Adjusting Option Pricing Models
Derivatives-based Portfolio Solutions


The Black-Scholes model assumes that an investor knows the future volatility of a stock, in addition to being able to continuously delta hedge it. In order to discover what the likely profit (or loss) will be in reality, we stretch these assumptions. If the future volatility is unknown, the amount of profit (or loss) will vary depending on the path, but buying cheap volatility will always show some profit. However, if the position is delta-hedged discretely, the purchase of cheap volatility may reveal a loss. The variance of discretely delta-hedged profits can be halved by hedging four times as frequently. We also show why traders should hedge with a delta calculated from expected – not implied – volatility, especially when long volatility.

While there are a number of assumptions behind Black-Scholes, the two which are the least realistic are the assumption of continuity and ex-ante knownledge of future realized volatility; and the ability to continuously delta hedge one's position.
We therefore investigate the four . We assume that options are European (can only be exercised at maturity), although most single-stock options are American (can be exercised at any time).

  • Continuous delta hedging with known volatility. In this scenario, the profit (or loss) from volatility trading is fixed. If the known volatility is constant, then the assumptions are identical to Black-Scholes. Interestingly, the results are the same if volatility is allowed not to be constant (while still being known).
  • Continuous delta hedging with unknown volatility. If volatility is unknown, then typically traders hedge with the delta calculated using implied volatility. However, as implied volatility is not a perfect predictor of future realised volatility, this causes some variation in the profit (or loss) of the position. However, with these assumptions, if realised volatility is above the implied volatility price paid, it is impossible to suffer a loss.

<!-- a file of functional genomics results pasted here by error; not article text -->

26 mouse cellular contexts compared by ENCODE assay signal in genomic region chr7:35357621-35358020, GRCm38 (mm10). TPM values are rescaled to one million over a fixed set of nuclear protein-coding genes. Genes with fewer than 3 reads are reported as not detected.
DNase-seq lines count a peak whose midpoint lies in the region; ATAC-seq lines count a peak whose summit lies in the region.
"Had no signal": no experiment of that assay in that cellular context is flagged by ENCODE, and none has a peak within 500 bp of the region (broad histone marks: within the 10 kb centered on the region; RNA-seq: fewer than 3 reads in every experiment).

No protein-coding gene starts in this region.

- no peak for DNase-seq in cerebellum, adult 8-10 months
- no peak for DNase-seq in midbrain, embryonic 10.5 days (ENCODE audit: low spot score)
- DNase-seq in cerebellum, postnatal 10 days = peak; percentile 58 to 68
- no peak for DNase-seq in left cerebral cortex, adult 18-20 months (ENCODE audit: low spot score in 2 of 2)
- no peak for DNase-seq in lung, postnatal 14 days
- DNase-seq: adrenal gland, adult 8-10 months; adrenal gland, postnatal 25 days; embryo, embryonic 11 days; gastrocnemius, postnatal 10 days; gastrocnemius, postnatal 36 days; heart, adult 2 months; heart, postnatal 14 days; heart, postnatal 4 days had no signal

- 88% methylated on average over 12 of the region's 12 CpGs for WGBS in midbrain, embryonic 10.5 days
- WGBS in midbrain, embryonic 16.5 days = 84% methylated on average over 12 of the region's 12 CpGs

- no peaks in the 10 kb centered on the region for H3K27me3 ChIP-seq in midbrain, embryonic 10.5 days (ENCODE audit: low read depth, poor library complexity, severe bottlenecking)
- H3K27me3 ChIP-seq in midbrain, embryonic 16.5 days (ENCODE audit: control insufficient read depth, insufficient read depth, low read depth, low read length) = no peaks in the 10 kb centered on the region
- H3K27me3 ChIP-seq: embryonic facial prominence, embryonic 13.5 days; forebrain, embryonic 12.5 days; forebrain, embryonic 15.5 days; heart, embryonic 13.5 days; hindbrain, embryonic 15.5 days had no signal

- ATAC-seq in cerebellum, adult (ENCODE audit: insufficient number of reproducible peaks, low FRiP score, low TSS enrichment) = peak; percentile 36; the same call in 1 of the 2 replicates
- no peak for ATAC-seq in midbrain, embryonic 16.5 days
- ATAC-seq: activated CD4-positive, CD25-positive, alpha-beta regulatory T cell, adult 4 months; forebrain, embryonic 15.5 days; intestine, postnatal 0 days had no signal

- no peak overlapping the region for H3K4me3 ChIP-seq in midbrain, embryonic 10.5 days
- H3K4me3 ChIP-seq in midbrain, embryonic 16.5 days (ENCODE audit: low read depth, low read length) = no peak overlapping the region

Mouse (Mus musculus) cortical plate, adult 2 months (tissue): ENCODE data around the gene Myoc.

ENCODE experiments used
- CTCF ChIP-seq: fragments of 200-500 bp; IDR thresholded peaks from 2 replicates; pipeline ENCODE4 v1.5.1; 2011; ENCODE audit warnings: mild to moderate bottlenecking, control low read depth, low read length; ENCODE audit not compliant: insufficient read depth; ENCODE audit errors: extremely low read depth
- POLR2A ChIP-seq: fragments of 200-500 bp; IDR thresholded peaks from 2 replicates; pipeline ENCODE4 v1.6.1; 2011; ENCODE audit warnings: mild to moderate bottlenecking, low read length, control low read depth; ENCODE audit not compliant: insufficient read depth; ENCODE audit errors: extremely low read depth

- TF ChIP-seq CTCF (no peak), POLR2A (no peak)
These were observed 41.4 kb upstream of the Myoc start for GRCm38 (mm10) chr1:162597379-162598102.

• Discrete delta hedging with known volatility. As markets are not open 24/7, continuous delta hedging is arguably an unreasonable assumption. The path dependency of discrete delta hedging adds a certain amount of variation in profits (or losses), which can cause the purchase of cheap volatility (implied less than realised) to suffer a loss. The variance of the payout is inversely proportional to the frequency of the delta hedging. For example, the payout from hedging four times a day has a variance that is a quarter of the variance that results if the position is hedged only once a day. The standard deviation is therefore halved if the frequency of hedging is quadrupled (as standard deviation squared = variance).